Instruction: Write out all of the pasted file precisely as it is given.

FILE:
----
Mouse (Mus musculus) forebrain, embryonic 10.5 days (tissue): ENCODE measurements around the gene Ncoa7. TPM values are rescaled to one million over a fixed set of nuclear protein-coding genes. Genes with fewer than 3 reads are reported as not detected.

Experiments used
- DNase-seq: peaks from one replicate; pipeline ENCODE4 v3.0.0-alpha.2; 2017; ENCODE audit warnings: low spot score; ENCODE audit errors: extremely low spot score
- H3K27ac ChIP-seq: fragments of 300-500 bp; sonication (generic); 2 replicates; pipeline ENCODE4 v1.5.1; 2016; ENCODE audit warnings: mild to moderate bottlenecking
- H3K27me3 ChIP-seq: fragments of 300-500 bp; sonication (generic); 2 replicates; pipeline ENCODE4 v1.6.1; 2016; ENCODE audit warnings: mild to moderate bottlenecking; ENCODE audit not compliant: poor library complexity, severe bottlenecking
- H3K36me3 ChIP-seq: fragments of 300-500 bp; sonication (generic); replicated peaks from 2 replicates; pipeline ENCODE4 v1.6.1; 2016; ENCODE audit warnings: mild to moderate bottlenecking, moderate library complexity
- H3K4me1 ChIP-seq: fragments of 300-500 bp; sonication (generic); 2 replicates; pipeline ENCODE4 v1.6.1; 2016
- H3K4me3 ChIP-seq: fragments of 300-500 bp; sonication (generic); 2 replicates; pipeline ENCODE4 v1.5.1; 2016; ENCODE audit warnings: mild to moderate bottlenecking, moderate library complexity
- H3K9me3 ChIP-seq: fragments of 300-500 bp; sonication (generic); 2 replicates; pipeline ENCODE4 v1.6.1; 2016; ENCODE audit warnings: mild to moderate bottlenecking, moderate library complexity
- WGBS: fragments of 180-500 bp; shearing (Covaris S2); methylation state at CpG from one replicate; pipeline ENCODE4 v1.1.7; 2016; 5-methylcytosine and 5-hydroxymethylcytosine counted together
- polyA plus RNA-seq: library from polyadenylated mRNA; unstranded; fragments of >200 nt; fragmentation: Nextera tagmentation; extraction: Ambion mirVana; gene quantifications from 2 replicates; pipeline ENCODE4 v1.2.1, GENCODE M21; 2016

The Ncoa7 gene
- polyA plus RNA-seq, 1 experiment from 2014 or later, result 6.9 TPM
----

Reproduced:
Mouse (Mus musculus) forebrain, embryonic 10.5 days (tissue): ENCODE measurements around the gene Ncoa7. TPM values are rescaled to one million over a fixed set of nuclear protein-coding genes. Genes with fewer than 3 reads are reported as not detected.

Experiments used
- DNase-seq: peaks from one replicate; pipeline ENCODE4 v3.0.0-alpha.2; 2017; ENCODE audit warnings: low spot score; ENCODE audit errors: extremely low spot score
- H3K27ac ChIP-seq: fragments of 300-500 bp; sonication (generic); 2 replicates; pipeline ENCODE4 v1.5.1; 2016; ENCODE audit warnings: mild to moderate bottlenecking
- H3K27me3 ChIP-seq: fragments of 300-500 bp; sonication (generic); 2 replicates; pipeline ENCODE4 v1.6.1; 2016; ENCODE audit warnings: mild to moderate bottlenecking; ENCODE audit not compliant: poor library complexity, severe bottlenecking
- H3K36me3 ChIP-seq: fragments of 300-500 bp; sonication (generic); replicated peaks from 2 replicates; pipeline ENCODE4 v1.6.1; 2016; ENCODE audit warnings: mild to moderate bottlenecking, moderate library complexity
- H3K4me1 ChIP-seq: fragments of 300-500 bp; sonication (generic); 2 replicates; pipeline ENCODE4 v1.6.1; 2016
- H3K4me3 ChIP-seq: fragments of 300-500 bp; sonication (generic); 2 replicates; pipeline ENCODE4 v1.5.1; 2016; ENCODE audit warnings: mild to moderate bottlenecking, moderate library complexity
- H3K9me3 ChIP-seq: fragments of 300-500 bp; sonication (generic); 2 replicates; pipeline ENCODE4 v1.6.1; 2016; ENCODE audit warnings: mild to moderate bottlenecking, moderate library complexity
- WGBS: fragments of 180-500 bp; shearing (Covaris S2); methylation state at CpG from one replicate; pipeline ENCODE4 v1.1.7; 2016; 5-methylcytosine and 5-hydroxymethylcytosine counted together
- polyA plus RNA-seq: library from polyadenylated mRNA; unstranded; fragments of >200 nt; fragmentation: Nextera tagmentation; extraction: Ambion mirVana; gene quantifications from 2 replicates; pipeline ENCODE4 v1.2.1, GENCODE M21; 2016

The Ncoa7 gene
- polyA plus RNA-seq, 1 experiment from 2014 or later, result 6.9 TPM